How to “Weed Out” The Roots of Jealousy Reply

By Chris Simmons

Academics continued to debate whether jealousy is triggered by low self-esteem or low self-worth. I believe it’s a distinction without a difference.

Jealousy is – at its core – an identity issue. Let’s assume your spouse or significant other is friendly, attractive, charismatic, self-confident, and a gifted athlete. However, he is very sensitive to money issues, as he plays professional lacrosse — a sport where the salaries and financial rewards are poor. Now imagine the two of you are at a friend’s party. Since he is a rich entrepreneur, the affluence of the host or fellow party-goers  could trigger a jealous bout.

In your beloved’s mind, his identity is tied, in part, to his ability to earn a good income. Despite his other blessings, he is insecure about this facet of his identity. This feeling may be further complicated by the human tendency to “mirror image” – that is, he may take his focus on the need for a good income and superimpose that belief on you. In doing so, this further fuels jealous feelings.

All identity issues are rooted in our emotions. As such, his negative feelings are best counteracted by de-emphasizing the importance of his current income. Don’t go “off message” by complimenting him on his athleticism, appearance, etc. – those aren’t the jealousy triggers. Instead, you could simply reassure him that it’s more important to you that you both pursue your passions rather than sell out for a well-paying but soul-killing job. Remind him that together you share a nice income and incredible jobs. Life could not be any better.

Regardless of whether the root cause of the jealousy is low self-esteem, little self-worth, or envy, tread lightly on their emotions. Be empathetic rather than sympathetic and most importantly; be absolutely sincere in diminishing the perceived importance of the “jealousy trigger.”  If they doubt your message, you could inadvertently leave them worse off than when you started.

Violence Against Women — It’s a Men’s Issue 2

Jackson Katz, Phd, is an anti-sexist activist and expert on violence, media and masculinities. An author, filmmaker, educator and social theorist, Katz has worked in gender violence prevention work with diverse groups of men and boys in sports culture and the military, and has pioneered work in critical media literacy. Katz is the creator and co-founder of the Mentors in Violence Prevention (MVP) program, which advocates the ‘bystander approach’ to sexual and domestic violence prevention.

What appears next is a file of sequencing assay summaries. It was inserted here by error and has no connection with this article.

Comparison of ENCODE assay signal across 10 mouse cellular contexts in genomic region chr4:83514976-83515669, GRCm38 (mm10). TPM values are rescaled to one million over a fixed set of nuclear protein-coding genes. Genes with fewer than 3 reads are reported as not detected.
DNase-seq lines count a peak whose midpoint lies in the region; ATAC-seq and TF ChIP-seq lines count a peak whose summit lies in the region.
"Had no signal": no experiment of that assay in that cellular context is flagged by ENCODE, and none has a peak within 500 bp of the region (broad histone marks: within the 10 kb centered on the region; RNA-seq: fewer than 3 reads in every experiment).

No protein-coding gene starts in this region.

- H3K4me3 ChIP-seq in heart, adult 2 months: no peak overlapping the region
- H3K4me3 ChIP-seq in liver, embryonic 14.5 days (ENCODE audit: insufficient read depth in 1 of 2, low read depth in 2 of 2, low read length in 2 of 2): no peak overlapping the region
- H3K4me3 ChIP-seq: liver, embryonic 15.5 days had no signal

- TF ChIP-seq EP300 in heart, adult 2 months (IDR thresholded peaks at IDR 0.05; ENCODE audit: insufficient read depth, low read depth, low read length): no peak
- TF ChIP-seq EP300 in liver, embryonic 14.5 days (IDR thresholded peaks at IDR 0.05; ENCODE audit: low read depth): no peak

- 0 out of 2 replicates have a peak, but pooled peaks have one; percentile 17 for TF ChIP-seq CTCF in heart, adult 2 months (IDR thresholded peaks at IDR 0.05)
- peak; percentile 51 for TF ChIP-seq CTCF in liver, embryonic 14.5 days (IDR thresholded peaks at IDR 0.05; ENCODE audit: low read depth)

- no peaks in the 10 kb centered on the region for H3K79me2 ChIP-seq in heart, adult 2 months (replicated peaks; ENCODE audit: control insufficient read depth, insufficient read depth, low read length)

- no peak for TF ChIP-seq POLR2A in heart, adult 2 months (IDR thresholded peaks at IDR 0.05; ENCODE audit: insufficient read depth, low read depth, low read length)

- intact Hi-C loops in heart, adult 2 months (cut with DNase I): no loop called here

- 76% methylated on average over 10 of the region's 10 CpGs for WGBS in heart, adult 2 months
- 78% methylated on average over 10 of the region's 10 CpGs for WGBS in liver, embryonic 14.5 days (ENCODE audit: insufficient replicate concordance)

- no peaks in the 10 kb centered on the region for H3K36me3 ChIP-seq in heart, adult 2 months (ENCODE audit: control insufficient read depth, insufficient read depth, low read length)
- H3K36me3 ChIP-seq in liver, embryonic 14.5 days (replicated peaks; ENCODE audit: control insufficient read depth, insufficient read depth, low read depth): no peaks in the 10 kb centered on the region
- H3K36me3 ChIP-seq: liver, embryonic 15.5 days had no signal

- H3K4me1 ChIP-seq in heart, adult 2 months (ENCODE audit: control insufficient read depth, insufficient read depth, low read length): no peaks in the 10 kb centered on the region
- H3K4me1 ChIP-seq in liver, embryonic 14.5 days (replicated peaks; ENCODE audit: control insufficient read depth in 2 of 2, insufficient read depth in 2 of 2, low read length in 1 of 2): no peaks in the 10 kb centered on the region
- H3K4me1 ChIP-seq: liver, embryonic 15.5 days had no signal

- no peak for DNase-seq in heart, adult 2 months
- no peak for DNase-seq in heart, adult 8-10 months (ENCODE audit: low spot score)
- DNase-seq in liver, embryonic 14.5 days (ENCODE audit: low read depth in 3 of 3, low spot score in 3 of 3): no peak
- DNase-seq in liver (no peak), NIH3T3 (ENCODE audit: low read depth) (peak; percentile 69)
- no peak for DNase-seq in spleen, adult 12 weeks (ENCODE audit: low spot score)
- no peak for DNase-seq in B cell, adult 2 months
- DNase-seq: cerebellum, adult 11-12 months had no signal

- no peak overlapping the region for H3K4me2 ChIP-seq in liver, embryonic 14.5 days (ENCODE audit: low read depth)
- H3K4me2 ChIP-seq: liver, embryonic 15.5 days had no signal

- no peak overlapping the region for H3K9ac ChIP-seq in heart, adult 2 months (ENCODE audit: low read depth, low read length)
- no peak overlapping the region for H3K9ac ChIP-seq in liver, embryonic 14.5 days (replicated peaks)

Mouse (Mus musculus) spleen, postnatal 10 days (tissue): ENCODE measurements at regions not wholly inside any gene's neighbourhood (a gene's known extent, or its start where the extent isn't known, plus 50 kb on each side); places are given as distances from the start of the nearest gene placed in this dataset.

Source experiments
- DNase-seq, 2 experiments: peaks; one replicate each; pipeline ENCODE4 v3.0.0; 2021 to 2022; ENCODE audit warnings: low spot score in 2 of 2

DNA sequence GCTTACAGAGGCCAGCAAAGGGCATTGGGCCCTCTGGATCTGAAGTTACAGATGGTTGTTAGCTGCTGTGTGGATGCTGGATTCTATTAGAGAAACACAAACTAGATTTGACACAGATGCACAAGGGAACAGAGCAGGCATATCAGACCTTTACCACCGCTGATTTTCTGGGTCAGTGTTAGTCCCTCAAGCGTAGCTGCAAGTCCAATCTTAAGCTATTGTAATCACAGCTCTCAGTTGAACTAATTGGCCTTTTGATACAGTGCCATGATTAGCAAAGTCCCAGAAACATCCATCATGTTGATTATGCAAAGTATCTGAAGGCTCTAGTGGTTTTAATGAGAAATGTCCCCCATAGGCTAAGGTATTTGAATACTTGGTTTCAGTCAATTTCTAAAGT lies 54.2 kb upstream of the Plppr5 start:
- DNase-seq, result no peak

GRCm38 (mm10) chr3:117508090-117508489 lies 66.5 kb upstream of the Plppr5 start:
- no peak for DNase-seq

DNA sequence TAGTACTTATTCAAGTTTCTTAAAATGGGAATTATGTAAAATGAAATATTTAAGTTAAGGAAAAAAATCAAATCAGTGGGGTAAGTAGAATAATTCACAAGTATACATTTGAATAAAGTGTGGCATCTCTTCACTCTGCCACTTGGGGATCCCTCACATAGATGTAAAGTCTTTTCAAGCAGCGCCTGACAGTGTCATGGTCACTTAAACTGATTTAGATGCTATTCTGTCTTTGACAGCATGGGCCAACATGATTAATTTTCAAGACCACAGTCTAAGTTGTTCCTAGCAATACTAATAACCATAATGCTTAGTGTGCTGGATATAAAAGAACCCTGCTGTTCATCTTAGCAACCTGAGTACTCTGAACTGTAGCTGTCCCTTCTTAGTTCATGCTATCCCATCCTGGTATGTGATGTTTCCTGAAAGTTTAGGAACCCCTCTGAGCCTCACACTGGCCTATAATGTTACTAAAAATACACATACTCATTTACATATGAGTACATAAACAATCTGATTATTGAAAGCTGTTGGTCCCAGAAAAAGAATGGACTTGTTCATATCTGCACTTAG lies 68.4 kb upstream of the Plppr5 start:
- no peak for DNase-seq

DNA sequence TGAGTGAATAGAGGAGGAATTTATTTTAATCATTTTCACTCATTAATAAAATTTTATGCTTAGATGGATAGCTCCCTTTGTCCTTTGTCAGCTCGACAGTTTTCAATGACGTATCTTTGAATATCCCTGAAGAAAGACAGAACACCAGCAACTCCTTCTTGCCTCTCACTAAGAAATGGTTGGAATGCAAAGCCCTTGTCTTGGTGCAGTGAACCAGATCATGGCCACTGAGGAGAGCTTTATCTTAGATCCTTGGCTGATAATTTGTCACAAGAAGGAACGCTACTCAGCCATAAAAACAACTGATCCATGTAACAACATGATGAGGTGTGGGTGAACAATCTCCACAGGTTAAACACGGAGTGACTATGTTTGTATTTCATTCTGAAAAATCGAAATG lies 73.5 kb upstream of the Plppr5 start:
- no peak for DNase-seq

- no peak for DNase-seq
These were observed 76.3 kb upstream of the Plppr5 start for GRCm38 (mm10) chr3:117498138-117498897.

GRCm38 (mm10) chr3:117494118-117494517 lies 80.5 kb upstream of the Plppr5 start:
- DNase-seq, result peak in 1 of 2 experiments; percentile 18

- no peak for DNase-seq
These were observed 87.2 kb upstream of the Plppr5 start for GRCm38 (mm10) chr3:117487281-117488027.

Caring or Controlling? The Truth Behind Handshakes Reply

A limp handshake is widely seen as a sign of insecurity, just as a firm handclasp is assumed to express confidence. But there are numerous other types of handshakes, all with very distinct meanings. These include:

  1. The Palm-Down:  In this scenario, an individual either offers his hand with the palm facing down or initiates a handshake normally before twisting his hand so he is on top. This is an aggressive gesture is intended to convey that they will be in control of the forthcoming discussion/negotiation.
  2. The Glove:  The meaning behind clasping someone’s hand with both of your hands varies significantly based on the connection between the two individuals. If the two parties already had an existing relationship, “The Glove,” done sincerely, is an expression of kindness or sympathy. However, if no prior connection existed, this gesture is a power play masquerading as empathy.
  3.  The Double Glove:  In this forceful response to “The Glove,”  the original victim uses his free hand to envelop the offending party’s outside hand. It is a very clear message that you are one to be reckoned with.
  4.  The Catch-And-Release:  A quick grasp and release is a dismissive gesture. This individual has no interest in you or your needs. Protect yourself by allowing this person to say what he/she feels they must say, thank them for their input, and then excuse yourself to attend to an unspecified urgent matter.
  5. The Arm Grab: This is a more refined form of “The Glove” wherein one party takes their free hand and touches or takes hold of the other person’s forearm, elbow, bicep, or shoulder. In an existing relationship – especially paternal ones — this can be a very genuine display of compassion and support. However, this gesture is often “hijacked” by unconnected others so they may appear caring and sincere when they are actually conveying their control over the other party. The higher they place their free hand on your arm, the more aggressive and controlling the intent. Additionally, politicians further distort this gesture by using the “bicep/shoulder grab” as a blocking gesture to ensure they are not caught in an unexpected or embarrassing hug.